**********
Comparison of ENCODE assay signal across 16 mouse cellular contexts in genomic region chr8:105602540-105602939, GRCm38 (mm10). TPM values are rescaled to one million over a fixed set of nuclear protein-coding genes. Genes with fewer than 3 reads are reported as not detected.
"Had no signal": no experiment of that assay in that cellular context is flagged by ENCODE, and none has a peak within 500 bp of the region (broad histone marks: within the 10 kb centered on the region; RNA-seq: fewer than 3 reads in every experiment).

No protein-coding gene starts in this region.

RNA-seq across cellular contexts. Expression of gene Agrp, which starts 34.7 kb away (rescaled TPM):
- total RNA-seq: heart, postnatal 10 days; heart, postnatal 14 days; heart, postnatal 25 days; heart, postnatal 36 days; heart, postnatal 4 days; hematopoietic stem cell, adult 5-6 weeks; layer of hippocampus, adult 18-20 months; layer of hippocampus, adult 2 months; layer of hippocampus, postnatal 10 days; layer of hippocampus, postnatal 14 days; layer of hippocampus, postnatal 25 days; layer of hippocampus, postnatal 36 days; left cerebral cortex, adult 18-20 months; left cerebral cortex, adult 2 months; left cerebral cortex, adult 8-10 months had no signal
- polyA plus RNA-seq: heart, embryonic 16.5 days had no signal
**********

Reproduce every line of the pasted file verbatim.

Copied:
Comparison of ENCODE assay signal across 16 mouse cellular contexts in genomic region chr8:105602540-105602939, GRCm38 (mm10). TPM values are rescaled to one million over a fixed set of nuclear protein-coding genes. Genes with fewer than 3 reads are reported as not detected.
"Had no signal": no experiment of that assay in that cellular context is flagged by ENCODE, and none has a peak within 500 bp of the region (broad histone marks: within the 10 kb centered on the region; RNA-seq: fewer than 3 reads in every experiment).

No protein-coding gene starts in this region.

RNA-seq across cellular contexts. Expression of gene Agrp, which starts 34.7 kb away (rescaled TPM):
- total RNA-seq: heart, postnatal 10 days; heart, postnatal 14 days; heart, postnatal 25 days; heart, postnatal 36 days; heart, postnatal 4 days; hematopoietic stem cell, adult 5-6 weeks; layer of hippocampus, adult 18-20 months; layer of hippocampus, adult 2 months; layer of hippocampus, postnatal 10 days; layer of hippocampus, postnatal 14 days; layer of hippocampus, postnatal 25 days; layer of hippocampus, postnatal 36 days; left cerebral cortex, adult 18-20 months; left cerebral cortex, adult 2 months; left cerebral cortex, adult 8-10 months had no signal
- polyA plus RNA-seq: heart, embryonic 16.5 days had no signal